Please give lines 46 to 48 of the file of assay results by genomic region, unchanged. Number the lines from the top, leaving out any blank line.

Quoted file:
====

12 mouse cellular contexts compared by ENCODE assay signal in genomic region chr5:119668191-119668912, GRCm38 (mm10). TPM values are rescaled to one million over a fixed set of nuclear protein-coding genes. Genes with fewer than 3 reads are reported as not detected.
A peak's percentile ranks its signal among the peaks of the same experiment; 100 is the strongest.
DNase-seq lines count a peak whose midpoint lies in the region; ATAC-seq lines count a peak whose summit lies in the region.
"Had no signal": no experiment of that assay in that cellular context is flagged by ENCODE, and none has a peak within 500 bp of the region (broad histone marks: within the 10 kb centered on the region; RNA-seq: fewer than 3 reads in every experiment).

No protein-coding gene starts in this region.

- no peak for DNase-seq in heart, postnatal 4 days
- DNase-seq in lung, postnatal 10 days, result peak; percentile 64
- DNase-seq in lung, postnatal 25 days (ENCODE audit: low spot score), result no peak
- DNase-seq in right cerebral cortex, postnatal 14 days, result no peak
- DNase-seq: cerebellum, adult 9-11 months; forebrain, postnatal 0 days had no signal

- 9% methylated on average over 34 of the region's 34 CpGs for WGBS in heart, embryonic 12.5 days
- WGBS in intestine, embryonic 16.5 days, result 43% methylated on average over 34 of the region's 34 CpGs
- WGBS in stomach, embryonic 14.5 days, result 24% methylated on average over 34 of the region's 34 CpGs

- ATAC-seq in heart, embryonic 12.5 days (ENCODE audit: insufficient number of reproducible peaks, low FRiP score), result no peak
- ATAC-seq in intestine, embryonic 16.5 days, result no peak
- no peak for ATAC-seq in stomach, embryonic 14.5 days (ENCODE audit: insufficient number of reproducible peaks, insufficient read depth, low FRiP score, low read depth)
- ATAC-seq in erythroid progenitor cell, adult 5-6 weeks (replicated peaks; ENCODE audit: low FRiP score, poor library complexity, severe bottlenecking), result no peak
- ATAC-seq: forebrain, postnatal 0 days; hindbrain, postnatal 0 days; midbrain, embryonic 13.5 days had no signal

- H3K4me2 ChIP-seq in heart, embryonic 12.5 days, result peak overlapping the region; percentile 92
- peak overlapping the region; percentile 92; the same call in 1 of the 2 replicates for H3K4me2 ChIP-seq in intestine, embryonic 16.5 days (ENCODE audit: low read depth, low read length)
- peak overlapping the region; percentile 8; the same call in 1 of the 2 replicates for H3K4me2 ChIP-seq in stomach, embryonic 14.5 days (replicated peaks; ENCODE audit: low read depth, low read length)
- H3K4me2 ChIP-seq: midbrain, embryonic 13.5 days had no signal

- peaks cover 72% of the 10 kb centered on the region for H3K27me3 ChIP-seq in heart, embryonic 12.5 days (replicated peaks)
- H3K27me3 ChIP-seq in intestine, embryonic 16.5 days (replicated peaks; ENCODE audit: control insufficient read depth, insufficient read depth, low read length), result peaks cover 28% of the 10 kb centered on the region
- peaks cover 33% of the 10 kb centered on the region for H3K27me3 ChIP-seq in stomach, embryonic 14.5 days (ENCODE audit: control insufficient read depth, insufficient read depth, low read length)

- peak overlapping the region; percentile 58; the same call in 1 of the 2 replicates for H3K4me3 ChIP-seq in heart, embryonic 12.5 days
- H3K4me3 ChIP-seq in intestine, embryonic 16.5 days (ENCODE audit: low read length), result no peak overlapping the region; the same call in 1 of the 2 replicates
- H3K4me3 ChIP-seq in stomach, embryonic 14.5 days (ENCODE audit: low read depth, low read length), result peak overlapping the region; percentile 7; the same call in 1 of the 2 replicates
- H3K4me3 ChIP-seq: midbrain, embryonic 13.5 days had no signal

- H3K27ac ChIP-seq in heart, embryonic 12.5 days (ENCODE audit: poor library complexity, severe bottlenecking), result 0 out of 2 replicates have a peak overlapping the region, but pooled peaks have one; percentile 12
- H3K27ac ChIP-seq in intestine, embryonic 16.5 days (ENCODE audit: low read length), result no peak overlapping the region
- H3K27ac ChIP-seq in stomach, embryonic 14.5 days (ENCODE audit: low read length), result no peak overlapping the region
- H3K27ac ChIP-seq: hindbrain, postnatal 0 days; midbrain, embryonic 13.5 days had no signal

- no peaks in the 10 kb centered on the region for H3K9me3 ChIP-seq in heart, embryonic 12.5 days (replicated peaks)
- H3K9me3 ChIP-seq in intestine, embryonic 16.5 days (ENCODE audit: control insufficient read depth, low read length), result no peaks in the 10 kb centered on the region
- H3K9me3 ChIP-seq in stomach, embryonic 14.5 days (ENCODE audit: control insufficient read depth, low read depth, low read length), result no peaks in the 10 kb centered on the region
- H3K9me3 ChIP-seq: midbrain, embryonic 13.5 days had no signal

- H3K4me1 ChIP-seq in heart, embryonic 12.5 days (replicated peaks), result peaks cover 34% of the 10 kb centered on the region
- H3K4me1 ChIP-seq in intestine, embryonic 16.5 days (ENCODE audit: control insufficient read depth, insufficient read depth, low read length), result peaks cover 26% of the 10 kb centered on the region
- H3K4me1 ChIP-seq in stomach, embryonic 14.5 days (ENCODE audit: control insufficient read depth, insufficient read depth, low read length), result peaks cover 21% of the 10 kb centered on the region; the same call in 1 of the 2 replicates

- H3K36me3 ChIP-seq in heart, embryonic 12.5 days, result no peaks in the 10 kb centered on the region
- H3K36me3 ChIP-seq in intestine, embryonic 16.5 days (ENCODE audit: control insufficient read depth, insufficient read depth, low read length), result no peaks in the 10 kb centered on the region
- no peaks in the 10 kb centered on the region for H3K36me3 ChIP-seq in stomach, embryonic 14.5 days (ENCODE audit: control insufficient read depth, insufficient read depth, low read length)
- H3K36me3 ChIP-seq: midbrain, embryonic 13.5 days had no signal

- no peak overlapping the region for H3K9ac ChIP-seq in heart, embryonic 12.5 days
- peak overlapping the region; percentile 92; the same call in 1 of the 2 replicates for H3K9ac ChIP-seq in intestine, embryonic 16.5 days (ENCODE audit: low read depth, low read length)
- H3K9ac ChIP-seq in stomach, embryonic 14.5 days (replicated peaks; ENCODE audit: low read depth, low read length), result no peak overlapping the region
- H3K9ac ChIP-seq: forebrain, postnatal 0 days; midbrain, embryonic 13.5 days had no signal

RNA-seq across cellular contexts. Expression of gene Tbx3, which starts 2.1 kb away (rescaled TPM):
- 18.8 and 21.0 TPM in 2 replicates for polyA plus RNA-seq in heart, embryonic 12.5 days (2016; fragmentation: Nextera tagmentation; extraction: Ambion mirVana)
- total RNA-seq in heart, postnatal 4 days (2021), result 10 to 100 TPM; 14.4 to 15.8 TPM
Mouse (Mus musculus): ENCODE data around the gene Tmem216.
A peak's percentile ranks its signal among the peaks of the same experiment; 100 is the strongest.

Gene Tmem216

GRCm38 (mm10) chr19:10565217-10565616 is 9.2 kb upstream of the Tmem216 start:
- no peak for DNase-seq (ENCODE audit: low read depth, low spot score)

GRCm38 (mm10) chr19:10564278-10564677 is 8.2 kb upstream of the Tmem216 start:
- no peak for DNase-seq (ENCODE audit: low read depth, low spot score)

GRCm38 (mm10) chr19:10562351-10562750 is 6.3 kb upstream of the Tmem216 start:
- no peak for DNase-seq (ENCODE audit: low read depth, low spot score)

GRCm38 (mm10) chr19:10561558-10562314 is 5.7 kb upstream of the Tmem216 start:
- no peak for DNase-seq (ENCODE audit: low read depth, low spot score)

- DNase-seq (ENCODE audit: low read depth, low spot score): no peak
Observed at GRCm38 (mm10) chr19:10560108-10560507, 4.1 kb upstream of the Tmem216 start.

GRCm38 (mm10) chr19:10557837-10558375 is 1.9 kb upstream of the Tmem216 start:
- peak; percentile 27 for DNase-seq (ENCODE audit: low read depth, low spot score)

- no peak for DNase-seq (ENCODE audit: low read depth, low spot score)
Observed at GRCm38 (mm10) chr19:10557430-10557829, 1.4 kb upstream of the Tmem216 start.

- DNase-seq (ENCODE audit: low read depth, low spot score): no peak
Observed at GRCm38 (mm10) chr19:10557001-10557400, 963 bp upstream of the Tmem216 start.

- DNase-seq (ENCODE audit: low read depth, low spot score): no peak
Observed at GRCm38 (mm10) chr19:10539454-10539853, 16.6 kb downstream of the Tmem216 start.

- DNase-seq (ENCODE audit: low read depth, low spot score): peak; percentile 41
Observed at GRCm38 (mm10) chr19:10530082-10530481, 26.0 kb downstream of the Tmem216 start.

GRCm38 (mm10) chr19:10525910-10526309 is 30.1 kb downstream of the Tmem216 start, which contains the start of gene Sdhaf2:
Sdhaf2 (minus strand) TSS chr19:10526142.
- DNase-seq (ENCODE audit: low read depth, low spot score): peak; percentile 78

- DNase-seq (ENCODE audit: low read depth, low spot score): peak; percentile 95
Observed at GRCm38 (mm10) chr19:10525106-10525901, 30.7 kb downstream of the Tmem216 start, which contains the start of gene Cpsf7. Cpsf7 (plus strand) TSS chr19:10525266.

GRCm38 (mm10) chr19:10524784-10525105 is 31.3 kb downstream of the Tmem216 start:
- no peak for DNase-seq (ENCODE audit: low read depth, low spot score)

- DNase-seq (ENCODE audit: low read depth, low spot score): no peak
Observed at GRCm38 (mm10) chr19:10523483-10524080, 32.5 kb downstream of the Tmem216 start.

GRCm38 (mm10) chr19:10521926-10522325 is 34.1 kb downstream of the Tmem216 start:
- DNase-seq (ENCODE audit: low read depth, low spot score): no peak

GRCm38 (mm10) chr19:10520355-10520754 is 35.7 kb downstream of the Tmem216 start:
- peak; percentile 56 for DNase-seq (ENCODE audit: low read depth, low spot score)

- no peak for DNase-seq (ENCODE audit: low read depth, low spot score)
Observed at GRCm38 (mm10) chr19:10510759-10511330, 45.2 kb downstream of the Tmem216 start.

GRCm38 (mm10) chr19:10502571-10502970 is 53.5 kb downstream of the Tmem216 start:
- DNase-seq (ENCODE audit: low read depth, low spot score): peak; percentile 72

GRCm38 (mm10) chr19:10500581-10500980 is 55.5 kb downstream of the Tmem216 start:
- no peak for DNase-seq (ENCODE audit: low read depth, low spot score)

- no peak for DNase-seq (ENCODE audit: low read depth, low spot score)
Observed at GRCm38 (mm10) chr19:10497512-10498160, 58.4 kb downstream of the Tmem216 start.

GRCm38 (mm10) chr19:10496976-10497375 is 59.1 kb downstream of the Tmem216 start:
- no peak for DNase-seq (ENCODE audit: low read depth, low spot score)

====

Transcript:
- peak overlapping the region; percentile 92; the same call in 1 of the 2 replicates for H3K9ac ChIP-seq in intestine, embryonic 16.5 days (ENCODE audit: low read depth, low read length)
- H3K9ac ChIP-seq in stomach, embryonic 14.5 days (replicated peaks; ENCODE audit: low read depth, low read length), result no peak overlapping the region
- H3K9ac ChIP-seq: forebrain, postnatal 0 days; midbrain, embryonic 13.5 days had no signal